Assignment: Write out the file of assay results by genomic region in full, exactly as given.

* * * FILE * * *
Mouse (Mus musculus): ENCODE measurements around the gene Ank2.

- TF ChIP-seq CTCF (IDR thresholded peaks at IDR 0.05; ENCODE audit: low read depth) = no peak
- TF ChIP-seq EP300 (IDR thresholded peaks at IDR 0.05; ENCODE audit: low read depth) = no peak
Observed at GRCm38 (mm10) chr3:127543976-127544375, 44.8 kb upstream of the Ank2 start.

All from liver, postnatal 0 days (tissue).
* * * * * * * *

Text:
Mouse (Mus musculus): ENCODE measurements around the gene Ank2.

- TF ChIP-seq CTCF (IDR thresholded peaks at IDR 0.05; ENCODE audit: low read depth) = no peak
- TF ChIP-seq EP300 (IDR thresholded peaks at IDR 0.05; ENCODE audit: low read depth) = no peak
Observed at GRCm38 (mm10) chr3:127543976-127544375, 44.8 kb upstream of the Ank2 start.

All from liver, postnatal 0 days (tissue).